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Hohe Tauern National Park Science Center – Weather & Climate Lab

Apr 03, 2008
The Science Center at Hohe Tauern National Park offers a five-part interactive introduction to the subject of the weather, including an experimental approach to the winds and clouds as well as research into the effects of irradiation and temperature and the specific role of the Alps in the context of the supraregional climate. The greenhouse effect and climate change are addressed and joint responses developed. The module forms the ideal basis for the Climate School launched and managed by the National Park.

Please click here for a detailed project description...

Fields: Education
Location: Hohe Tauern National Park / Austria
Start: 09.09.2007
Project period: open-end for the climate module; initially until 2012 for the Climate School
Contact: Valeria Hochgatterer, Nationalpark Hohe Tauern (e-mail)

Zentrum für Umwelt und Kultur


The ability to understand, describe and explain the natural processes occurring in the world around us is a key aspect of awareness-raising for sustainable nature protection.
As the Hohe Tauern National Park with its flora and fauna and the people living in the region are particularly affected by the impacts of climate change, the park’s Science Center has been established to enable young people above all to experience the relevant processes in the earth’s weather lab, and to research them and experiment independently. Awareness-building is achieved through interaction and informal learning processes. The goal is not to instil a feeling of insecurity but to empower the public at large to take the right decisions (e.g. as consumers) and to generate the conviction in each individual that everyone can make a contribution to mitigating climate change.


The Weather & Climate Lab, which accepts bookings at all times, is a fully functional weather station attached to the National Park Visitor Center (complete with an online link to the Sonnblick Observatory and a weather station on Spitzbergen). That enables visitors to experience weather as a local phenomenon and understand climate at the global level at the same time. An experimental approach based on five aspects of the weather, namely temperature, humidity, air pressure, foehn and wind, is used to explain the processes that determine the weather. Climate change is explained as are the extreme climatic conditions to be encountered in the high mountains. An atmospheric CO2 model is available, where the greenhouse effect can be measured after just a few minutes in a first-hand experience. The knowledge communicated then serves as the basis for a discussion of future options and is also the foundation for the Climate School starting in autumn 2008. After attending classes for a few days, pupils will have a high level of awareness for the problems of climate change.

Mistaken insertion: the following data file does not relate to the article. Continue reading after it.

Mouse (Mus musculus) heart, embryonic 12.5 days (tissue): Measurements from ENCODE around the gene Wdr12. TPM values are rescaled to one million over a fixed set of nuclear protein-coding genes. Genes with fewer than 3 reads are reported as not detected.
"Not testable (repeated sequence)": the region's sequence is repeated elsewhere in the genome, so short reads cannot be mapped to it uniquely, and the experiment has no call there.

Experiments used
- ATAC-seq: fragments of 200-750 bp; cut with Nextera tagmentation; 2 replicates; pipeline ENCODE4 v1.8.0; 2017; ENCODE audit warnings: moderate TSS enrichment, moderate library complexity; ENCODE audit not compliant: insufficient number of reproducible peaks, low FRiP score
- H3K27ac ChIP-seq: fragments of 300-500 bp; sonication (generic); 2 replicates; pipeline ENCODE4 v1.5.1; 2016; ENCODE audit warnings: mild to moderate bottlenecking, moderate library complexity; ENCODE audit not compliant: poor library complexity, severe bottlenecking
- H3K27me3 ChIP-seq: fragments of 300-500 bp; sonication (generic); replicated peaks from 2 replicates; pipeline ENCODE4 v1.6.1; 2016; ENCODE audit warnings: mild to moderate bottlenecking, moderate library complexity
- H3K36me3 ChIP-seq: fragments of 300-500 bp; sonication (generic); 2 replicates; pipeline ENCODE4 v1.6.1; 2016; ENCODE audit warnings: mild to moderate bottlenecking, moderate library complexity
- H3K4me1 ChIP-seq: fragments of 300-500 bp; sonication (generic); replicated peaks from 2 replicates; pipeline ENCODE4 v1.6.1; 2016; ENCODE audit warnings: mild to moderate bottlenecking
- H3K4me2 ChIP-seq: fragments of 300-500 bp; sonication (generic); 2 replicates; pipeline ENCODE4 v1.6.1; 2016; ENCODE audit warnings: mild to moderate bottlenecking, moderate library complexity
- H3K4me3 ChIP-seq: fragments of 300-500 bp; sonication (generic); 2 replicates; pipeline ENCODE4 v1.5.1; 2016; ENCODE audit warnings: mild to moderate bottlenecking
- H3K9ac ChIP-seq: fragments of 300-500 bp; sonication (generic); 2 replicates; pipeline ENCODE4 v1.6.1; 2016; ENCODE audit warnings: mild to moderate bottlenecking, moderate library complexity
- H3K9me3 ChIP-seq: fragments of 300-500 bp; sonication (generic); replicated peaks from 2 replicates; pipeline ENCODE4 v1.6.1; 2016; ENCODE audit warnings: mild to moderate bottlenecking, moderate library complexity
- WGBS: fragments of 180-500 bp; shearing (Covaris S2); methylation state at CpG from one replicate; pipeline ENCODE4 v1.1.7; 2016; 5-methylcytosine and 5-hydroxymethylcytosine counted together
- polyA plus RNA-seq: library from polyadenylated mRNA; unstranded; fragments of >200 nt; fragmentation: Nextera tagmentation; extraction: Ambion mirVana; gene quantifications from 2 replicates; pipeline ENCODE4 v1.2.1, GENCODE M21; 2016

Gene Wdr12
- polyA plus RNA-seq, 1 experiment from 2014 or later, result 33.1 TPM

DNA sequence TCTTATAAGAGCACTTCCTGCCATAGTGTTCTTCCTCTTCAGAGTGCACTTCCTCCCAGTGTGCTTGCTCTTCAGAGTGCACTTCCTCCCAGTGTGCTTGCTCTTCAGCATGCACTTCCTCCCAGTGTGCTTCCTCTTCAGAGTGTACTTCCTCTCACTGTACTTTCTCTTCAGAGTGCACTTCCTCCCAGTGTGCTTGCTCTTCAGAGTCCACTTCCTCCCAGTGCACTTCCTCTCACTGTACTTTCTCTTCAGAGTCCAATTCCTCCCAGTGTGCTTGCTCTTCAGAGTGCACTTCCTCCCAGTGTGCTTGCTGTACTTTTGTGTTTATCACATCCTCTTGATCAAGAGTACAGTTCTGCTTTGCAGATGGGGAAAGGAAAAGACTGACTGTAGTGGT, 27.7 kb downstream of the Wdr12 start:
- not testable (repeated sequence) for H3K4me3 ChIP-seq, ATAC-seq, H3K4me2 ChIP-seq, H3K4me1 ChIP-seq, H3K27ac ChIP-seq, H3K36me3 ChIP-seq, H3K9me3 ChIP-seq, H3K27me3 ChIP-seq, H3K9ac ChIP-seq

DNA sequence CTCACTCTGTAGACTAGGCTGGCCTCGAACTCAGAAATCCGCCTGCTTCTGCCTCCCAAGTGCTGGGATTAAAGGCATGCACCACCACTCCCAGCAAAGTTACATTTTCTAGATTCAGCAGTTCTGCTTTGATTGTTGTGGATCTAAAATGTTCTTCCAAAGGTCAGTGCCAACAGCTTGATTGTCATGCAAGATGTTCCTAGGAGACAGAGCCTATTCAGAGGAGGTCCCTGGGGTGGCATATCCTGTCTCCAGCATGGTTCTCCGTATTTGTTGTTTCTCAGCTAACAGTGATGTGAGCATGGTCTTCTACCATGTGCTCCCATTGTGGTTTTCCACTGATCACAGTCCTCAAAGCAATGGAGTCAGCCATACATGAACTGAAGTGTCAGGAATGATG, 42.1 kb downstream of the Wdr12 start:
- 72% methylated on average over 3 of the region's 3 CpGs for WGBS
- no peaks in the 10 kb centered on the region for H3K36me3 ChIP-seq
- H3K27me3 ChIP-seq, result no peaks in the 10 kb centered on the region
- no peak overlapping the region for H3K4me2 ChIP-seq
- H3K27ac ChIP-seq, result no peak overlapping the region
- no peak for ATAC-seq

Results (CO2 savings)

In addition to the environmental education provided by the National Park rangers in the “green classroom”, scientific knowledge is the focus at the National Park Science Center, which has been attended by 1,654 pupils since September 2007. That is another big step forward for the environmental education programme developed for the National Park, where the impacts of climate change – from glacial retreat to shifts in the fauna and flora – are to be seen every day. The climate module is also a key component of the Climate School, a mobile National Park school that will be calling on 46 partner schools and other schools in the region as of autumn 2008 to offer an interactive learning experience relating to meteorology and climate change, including experiments to make the greenhouse effect and its impacts real to the pupils, who will then be able to participate in a problem-solving process on the principle of “think global, act local”.


Nationalpark Hohe Tauern – the National Park’s Salzburg office and the Secretariat of the Hohe Tauern National Park Council – co-ordination office for the supra-regional work of the park offices in Carinthia, Tyrol and Salzburg